Medical teams rushed to the Bario highlands to treat the Penan farmers and 18 were flown out on emergency flights to Miri Hospital here, sources told The Star yesterday. The mosquito-borne disease can kill if those affected are not treated quickly.
State Assemblyman for Ba’Kelalan, Nelson Balang Rining, yesterday confirmed that the affected Penans are from his constituency.
“The information I have received so far indicated that these 18 Penans have been hospitalised. There are no fatalities. These Penans are from an isolated territory, not from the main Bario village itself.
“I’m told the health authorities have implemented urgent measures to prevent further infection in the Penan settlement,” he said.
Sarawak’s director for health and medical services department Dr Mohd Kamal Hassan confirmed that the department had initiated anti-malaria operations.
“We are still compiling the figures on how many have been infected. We have already sent our people to the affected areas to contain the situation and to take preventive measures,” he said.
The 18 hospitalised Penans had shown typical malaria symptoms like fever, shortness of breath, chills, nausea and flu.
While there is no known vaccine for malaria, those infected are usually treated with drugs such as quinine.

High risk of dengue after chikungunya

Filed under: Uncategorized — malaysianmedicine @ 3:56 pm

Star: PETALING JAYA: The recent cases of chikungunya viral fever in Kampung Rasau near Slim River could also indicate a high risk of a dengue fever outbreak in the area, Health Ministry disease control director Datuk Dr Hasan Abdul Rahman said.
He said the ministry had dispatched health officials to conduct more fogging in the area to get rid of mosquitoes. Both chikungunya and dengue are spread by aedes mosquitoes.
Dr Hasan said the area had a high mosquito-breeding index of 3.7. The normal level should be at one.
On the chikungunya situation, he said that of the 107 people checked, six tested positive. They were given outpatient treatment.One person who had symptoms was admitted to hospital but it was due to high blood pressure.
Meanwhile, Slim River assemblyman Datuk Mohd Khusairi Abdul Talib said the chikungunya outbreak in Kampung Rasau could spread to other villages.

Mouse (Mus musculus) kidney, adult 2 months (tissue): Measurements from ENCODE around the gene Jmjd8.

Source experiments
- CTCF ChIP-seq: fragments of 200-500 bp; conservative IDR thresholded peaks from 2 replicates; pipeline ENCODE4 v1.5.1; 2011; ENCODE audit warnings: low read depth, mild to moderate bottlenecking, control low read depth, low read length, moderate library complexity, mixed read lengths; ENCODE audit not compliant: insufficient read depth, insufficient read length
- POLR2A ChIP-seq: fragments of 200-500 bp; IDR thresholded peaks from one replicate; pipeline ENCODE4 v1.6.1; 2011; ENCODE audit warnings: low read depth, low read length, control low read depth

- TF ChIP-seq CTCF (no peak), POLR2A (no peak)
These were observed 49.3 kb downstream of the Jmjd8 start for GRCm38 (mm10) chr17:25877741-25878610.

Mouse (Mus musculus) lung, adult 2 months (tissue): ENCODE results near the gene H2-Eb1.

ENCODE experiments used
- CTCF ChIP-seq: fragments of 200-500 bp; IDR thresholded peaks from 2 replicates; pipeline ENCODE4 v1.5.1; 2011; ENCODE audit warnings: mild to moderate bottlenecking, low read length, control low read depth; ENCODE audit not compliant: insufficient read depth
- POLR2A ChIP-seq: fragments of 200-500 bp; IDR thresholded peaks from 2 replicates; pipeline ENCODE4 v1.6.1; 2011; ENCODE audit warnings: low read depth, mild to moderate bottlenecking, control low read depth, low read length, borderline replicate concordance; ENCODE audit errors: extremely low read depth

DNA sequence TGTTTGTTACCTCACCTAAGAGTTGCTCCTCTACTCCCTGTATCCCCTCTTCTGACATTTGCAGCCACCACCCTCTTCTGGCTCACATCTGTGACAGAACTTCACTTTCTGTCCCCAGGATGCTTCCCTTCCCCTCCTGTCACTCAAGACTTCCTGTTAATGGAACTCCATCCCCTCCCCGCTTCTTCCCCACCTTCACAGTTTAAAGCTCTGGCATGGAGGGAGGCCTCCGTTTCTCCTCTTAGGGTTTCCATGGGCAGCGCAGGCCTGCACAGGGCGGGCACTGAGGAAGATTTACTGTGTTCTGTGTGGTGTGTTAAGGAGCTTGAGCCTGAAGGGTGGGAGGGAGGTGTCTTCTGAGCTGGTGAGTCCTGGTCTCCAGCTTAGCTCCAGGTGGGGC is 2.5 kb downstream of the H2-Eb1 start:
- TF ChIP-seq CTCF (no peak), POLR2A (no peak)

Khusairi, who visited villagers seeking treatment for the prolonged fever and joint pains at the Slim River health polyclinic yesterday, said he was concerned about the feedback he was getting from the villagers.
“Now I am told that it has spread to nearby villages such as Ulu Slim, Slim village, Bandar Baru Slim River, Kuala Slim, Kampung Bantang and Trolak.”
Khusairi, who was briefed on the disease by a doctor at the polyclinic, said whole families were reporting that they were down with prolonged fever, rashes and joint pains.
Last week, the polyclinic was treating between 25 and 30 patients with the same symptoms, he said. This week, the number has risen.
He advised the people to destroy mosquito-breeding grounds.
Housewife Rasida Ahmad, who was at the Slim River hospital caring for her five-year-old daughter Nur Hasmatul, said she was the first in her family to be down with prolonged fever, rashes and joint pains.
“My husband was the next. After that it was my two sons and two daughters,” she said.
Her mother-in-law Jaliah Md Dini, 67, had the same symptoms, she said, adding that the entire Kampung Rasau was down with the disease but many villagers did not want to be warded.

Making hospitals more friendly

Filed under: Uncategorized — malaysianmedicine @ 3:56 pm

Star: SANDAKAN: The Health Ministry is implementing measures, including a standard operating procedure, to minimise complaints among patients in public hospitals and health centres.
A Patient Safety Council headed by the Director General of Health has also been set up to ensure that incidences of negligence are minimised.
Most of the complaints last year came from those who were not happy with services provided by doctors and nurses, minister Datuk Liow Tiong Lai said after visiting the Duchess of Kent Hospital yesterday.